(Source: Kaiji Press News 28/Jun/2019)

Marubeni to enhance in-house coop on pool, LNG carriers

Hisatomi, GM of Ship Dept., talks about Marubeni's business strategy in interview

Marubeni Corp. is planning to enhance its pool operation and LNG carrier businesses further while stepping up in-house collaboration. While such traditional trading businesses as offering good offices for newbuildings have entered a transitional period, Marubeni is aiming at converting its business model by capitalizing on its trading house functions. Takeshi Hisatomi, who became general manager of Ship Dept. on April 1, talked about Marubeni's business strategies in a recent interview with Kaiji Press (KP). 

Salient remarks Hisatomi made during the interview are as follows:

[Fostering human resources is a challenge]

KP: Marubeni is handling a broad variety of service menus ranging from trading to ship-owning, LNG carrier and pool operation businesses in a well-balanced manner.

Hisatomi: Adding various functions as a service provider enables us to respond widely to our customer needs. Traditional sale/purchase trading and offering the good offices in ship charters represent the most basic of basics in businesses handled by the Ship Dept., and so, we will continue with such businesses going forward. In reality, however, the overall volume of such transactions has unfortunately been on the decline. Amid the decreasing number of projects, younger staffers can hardly secure opportunities these days for accumulating practical experiences which we used to have undergone while young, and it has become hard to foster personnel resources as a result. Under such circumstances, how to develop human resources from here on is one of major challenges Marubeni needs to address. The good offices in ship sale/purchase deals cannot necessarily be enhanced simply by increasing the number of staffers concerned. To achieve this goal, we need to build relations of trust with our customers to win orders from them and also secure a determination to carry through projects with proper expertise and information. How should we foster human resources in keeping with the times? Without the steady growth of human resources, we cannot survive.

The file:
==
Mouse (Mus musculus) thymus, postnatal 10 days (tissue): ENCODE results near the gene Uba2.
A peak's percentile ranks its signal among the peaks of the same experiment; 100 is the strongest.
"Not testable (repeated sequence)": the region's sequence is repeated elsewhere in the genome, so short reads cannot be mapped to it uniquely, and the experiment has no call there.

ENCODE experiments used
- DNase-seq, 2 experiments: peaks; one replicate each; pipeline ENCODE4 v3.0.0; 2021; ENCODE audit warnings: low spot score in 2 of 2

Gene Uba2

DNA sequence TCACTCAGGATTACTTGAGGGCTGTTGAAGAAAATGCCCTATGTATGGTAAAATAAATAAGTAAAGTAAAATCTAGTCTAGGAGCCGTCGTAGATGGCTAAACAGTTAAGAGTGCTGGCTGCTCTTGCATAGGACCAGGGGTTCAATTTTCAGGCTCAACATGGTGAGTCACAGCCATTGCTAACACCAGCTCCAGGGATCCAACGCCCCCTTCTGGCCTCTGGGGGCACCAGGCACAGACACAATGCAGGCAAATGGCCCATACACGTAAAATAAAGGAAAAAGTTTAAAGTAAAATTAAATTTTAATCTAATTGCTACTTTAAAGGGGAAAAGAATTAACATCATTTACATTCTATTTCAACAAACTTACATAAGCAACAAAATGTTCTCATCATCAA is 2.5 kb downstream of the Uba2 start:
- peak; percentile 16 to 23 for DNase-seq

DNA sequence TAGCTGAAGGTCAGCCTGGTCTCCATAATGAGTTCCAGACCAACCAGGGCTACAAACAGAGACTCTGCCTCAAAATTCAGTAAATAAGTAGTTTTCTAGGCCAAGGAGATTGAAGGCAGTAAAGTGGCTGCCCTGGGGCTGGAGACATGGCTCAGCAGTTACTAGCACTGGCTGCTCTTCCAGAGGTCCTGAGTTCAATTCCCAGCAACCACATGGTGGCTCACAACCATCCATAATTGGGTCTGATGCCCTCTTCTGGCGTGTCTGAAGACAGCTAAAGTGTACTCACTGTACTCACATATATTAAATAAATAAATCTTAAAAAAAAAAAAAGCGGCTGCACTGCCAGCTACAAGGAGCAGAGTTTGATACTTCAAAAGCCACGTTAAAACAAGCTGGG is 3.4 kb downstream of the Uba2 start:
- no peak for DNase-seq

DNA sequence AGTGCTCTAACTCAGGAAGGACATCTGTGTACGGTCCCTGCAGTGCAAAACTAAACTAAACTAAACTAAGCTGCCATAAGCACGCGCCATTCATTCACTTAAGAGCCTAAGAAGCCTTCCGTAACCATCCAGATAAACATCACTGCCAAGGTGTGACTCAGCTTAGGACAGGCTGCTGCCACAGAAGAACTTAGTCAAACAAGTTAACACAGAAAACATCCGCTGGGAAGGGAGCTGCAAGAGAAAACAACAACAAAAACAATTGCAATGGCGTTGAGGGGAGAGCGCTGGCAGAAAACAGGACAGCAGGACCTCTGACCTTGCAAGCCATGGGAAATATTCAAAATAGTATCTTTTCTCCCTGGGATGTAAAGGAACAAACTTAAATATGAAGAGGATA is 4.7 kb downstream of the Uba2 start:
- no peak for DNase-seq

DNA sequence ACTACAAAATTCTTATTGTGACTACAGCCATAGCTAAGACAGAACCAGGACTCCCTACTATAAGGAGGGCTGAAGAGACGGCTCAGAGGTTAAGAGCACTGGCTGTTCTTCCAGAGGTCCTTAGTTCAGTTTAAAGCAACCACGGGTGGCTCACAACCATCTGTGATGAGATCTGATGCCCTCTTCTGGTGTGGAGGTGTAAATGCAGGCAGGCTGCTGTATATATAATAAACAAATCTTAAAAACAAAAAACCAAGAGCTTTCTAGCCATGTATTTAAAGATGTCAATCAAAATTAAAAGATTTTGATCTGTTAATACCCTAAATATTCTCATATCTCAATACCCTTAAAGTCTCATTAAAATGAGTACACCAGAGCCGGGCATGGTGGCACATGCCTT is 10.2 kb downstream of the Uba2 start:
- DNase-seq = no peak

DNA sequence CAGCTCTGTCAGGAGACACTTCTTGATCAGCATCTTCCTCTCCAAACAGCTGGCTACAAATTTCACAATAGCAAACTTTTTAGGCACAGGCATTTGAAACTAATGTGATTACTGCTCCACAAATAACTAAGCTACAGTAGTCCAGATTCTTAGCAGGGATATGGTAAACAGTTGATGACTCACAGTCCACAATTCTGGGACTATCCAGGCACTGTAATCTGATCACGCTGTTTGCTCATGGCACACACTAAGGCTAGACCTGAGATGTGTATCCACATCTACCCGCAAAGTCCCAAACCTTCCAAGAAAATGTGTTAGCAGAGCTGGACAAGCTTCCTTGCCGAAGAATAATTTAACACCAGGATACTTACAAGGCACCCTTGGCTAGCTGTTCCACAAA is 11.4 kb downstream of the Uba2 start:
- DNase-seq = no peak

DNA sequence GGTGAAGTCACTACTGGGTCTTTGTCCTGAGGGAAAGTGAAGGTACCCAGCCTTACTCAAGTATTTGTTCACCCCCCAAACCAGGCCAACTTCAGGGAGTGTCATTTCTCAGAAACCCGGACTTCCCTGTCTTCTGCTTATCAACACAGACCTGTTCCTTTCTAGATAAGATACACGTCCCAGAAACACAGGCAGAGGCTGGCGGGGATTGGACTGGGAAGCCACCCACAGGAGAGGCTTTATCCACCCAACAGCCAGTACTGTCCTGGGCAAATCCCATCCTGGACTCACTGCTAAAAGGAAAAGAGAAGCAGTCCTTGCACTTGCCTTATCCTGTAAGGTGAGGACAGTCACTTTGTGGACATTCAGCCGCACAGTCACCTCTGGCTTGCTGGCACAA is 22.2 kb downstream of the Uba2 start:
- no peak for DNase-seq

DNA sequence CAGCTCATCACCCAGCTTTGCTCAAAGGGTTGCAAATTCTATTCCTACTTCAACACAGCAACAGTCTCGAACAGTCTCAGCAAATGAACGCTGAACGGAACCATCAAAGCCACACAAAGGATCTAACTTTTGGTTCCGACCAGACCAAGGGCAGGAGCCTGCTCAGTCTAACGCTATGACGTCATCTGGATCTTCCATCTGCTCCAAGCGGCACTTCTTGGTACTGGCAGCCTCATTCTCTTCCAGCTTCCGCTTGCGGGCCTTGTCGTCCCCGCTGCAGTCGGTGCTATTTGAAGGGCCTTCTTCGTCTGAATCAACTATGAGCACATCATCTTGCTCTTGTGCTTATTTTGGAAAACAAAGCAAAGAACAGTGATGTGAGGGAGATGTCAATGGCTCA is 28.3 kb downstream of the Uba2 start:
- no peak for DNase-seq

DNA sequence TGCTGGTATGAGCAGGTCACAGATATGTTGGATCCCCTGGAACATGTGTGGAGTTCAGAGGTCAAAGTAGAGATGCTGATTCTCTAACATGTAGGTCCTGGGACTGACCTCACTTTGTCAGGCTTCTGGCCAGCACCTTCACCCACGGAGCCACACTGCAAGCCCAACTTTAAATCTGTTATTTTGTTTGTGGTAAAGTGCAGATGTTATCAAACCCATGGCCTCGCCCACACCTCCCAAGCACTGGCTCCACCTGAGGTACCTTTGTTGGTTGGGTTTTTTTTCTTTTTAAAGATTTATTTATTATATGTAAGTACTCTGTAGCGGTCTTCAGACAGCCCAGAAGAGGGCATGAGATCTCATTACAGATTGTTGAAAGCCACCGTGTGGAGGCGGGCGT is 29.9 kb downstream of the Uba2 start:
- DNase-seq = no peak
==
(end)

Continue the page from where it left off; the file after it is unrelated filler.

KP: How about the ship-owning business?

Hisatomi: In the ship-owning business, Marubeni set up a wholly owned subsidiary, MMSL Pte. Ltd., in Singapore in December 2011, and has since bolstered this business. As we have been engaged in this ship-owning segment steadily with charter contracts attached, we have rarely been hurt. Yet, since the charter contracts for high-priced ships are slated to expire one after another going forward, we may be confronted with challenges that cannot be resolved in conventional ways unless the market recovers from here on.

KP: Does Marubeni plan to continue to engage in the ship-owning business steadily?

Hisatomi: We have handled the ship-owning business since the 1970s, and at one time put speculative orders and incurred damage, With such bitter experiences in mind, we have been engaging in the ship-owning business while restraining ourselves. Going forward, we will seek to secure a balance among ships in our fleet as a whole in terms of profitability and such.

KP: Tell us about Marubeni's fleet of owned ships.

Hisatomi: We have about 50 ships in total that are handled at the Tokyo head office as well as at the subsidiary in Singapore. As we have room to increase ships slightly, we hope to raise the number. Yet, we cannot expand the ship-owning business without any limit, nor are we able to make drastic investments such as selling/purchasing ships as a package just like Greek owners do. So, we have to alter our business model in keeping with the times. Going forward, our image is that we will add operations derived from the ship-owning business.